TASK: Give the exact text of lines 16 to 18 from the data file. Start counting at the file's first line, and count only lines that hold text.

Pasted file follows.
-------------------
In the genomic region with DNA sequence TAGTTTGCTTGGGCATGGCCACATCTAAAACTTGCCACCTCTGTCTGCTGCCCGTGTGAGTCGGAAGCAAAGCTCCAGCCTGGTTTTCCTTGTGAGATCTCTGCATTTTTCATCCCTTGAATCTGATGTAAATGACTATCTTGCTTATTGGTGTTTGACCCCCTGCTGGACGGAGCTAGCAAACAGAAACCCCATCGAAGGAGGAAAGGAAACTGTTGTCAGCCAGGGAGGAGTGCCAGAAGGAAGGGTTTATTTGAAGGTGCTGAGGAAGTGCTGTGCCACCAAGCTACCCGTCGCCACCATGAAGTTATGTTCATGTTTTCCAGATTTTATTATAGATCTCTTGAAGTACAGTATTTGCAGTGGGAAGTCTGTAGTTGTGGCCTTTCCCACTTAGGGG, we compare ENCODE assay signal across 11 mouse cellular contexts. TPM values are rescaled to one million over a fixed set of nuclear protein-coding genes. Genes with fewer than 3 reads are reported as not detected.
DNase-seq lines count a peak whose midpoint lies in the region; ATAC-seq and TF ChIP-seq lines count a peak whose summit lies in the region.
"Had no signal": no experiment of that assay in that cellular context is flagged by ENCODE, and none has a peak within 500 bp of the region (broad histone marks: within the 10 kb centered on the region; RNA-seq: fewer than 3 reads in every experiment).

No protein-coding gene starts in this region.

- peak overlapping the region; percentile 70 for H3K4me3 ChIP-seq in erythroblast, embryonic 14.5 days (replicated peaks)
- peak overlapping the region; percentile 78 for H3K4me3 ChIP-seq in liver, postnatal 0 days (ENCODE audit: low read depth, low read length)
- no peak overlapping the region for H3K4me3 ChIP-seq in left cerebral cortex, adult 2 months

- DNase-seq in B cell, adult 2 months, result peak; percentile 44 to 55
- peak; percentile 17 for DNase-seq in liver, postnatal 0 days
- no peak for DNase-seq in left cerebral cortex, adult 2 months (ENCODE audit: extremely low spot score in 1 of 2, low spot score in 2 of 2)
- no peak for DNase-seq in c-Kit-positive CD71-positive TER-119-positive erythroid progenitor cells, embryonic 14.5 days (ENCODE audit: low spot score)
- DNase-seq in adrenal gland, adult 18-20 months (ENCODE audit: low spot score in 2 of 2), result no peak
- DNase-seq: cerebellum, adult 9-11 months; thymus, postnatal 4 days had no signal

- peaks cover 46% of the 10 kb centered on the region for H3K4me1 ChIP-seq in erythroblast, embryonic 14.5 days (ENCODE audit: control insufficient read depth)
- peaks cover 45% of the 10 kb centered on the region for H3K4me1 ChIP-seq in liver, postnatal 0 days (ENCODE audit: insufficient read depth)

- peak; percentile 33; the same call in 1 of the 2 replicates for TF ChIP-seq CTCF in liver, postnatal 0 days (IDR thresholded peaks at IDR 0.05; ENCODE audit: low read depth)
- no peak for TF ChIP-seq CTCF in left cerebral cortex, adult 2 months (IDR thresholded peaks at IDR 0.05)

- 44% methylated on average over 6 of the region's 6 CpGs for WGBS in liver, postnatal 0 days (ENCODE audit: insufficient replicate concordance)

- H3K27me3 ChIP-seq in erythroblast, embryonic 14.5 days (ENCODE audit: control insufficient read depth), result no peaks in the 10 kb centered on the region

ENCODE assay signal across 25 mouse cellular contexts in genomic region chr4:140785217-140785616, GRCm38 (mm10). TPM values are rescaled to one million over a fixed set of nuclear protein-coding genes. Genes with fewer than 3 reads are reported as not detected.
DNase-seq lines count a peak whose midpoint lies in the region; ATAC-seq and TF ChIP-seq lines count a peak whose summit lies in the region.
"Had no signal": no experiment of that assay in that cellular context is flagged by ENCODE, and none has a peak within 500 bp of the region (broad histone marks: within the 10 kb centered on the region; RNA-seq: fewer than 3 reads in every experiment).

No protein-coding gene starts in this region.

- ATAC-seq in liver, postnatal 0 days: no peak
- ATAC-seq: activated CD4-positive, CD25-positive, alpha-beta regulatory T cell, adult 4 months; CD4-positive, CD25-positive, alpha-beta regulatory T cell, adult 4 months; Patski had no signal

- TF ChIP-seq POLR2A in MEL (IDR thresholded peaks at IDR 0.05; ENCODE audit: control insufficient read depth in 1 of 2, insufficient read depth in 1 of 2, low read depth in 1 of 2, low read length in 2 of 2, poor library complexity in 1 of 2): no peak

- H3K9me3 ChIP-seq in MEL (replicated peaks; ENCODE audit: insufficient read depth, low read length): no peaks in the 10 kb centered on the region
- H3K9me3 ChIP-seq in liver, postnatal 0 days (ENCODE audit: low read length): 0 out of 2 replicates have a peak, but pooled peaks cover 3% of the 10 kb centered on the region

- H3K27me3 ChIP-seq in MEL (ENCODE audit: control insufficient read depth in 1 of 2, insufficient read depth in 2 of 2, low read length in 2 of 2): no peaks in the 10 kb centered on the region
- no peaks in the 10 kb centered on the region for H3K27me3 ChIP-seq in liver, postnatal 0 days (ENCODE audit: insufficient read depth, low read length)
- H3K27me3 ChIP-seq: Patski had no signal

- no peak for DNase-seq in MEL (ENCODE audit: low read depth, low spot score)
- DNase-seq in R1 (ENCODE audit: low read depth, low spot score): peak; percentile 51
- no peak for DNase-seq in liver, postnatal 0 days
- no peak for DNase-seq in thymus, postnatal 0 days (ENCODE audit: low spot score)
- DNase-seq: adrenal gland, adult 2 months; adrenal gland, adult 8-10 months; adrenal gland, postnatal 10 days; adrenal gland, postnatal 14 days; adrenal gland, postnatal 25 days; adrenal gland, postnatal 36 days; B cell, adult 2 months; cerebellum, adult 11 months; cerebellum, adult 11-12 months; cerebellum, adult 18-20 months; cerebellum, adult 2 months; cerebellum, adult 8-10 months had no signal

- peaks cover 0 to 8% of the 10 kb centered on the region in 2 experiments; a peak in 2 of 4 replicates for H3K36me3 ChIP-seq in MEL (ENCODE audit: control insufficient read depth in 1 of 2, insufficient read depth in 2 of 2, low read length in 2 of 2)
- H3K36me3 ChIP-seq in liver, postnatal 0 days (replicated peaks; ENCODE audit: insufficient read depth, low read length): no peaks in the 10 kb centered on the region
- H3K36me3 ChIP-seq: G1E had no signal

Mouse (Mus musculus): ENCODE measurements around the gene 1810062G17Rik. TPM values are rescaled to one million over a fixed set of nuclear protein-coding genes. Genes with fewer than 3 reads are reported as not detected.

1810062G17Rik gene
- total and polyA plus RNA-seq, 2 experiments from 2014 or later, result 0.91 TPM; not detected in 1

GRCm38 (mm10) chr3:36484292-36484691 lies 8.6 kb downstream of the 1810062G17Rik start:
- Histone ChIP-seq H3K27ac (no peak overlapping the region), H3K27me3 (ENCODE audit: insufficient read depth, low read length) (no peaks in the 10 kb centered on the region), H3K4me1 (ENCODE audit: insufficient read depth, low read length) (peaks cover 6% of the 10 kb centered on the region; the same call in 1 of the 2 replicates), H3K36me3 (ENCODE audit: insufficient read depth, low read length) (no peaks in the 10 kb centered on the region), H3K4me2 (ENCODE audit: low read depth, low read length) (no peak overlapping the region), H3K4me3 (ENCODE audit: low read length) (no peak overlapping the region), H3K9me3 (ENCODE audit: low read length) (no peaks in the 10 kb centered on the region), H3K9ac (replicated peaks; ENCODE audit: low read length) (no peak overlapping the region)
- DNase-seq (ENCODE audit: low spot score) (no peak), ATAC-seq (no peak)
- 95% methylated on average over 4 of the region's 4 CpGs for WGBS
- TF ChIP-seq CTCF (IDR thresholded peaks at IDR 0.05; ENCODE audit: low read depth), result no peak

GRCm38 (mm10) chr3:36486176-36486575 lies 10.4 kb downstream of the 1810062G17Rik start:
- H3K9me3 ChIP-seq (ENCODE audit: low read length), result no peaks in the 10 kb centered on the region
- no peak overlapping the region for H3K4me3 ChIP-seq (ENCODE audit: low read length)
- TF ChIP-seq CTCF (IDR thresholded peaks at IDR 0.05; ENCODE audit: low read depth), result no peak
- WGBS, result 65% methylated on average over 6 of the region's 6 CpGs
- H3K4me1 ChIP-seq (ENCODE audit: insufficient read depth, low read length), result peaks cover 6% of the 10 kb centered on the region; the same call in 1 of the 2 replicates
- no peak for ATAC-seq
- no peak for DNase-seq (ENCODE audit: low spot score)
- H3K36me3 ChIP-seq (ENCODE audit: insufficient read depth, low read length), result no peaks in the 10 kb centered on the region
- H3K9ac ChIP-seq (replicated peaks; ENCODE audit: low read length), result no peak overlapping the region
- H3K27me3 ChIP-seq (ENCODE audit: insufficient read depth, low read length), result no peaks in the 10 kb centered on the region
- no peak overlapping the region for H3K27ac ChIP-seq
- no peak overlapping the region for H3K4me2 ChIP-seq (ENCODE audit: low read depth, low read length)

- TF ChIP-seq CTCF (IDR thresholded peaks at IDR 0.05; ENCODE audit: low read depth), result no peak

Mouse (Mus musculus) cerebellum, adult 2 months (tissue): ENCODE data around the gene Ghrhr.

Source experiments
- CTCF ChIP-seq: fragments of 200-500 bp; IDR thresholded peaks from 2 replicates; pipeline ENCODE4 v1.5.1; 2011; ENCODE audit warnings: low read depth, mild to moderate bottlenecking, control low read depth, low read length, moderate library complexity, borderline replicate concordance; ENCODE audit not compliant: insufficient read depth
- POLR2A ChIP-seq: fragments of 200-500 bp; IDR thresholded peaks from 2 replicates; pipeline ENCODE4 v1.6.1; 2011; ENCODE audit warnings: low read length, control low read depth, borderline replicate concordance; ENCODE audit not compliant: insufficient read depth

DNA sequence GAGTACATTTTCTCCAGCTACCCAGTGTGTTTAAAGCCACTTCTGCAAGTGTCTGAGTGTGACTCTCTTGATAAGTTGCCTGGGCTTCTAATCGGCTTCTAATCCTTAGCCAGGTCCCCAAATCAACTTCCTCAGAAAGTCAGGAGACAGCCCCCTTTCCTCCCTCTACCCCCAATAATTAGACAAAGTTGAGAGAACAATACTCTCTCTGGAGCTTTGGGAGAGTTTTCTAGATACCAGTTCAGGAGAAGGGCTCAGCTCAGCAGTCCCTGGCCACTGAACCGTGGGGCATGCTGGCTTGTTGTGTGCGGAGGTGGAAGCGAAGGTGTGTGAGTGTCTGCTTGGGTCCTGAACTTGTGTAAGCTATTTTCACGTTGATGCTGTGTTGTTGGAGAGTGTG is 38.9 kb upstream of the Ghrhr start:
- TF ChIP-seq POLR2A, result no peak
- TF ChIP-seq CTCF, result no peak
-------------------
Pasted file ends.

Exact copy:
- peak; percentile 33; the same call in 1 of the 2 replicates for TF ChIP-seq CTCF in liver, postnatal 0 days (IDR thresholded peaks at IDR 0.05; ENCODE audit: low read depth)
- no peak for TF ChIP-seq CTCF in left cerebral cortex, adult 2 months (IDR thresholded peaks at IDR 0.05)

- 44% methylated on average over 6 of the region's 6 CpGs for WGBS in liver, postnatal 0 days (ENCODE audit: insufficient replicate concordance)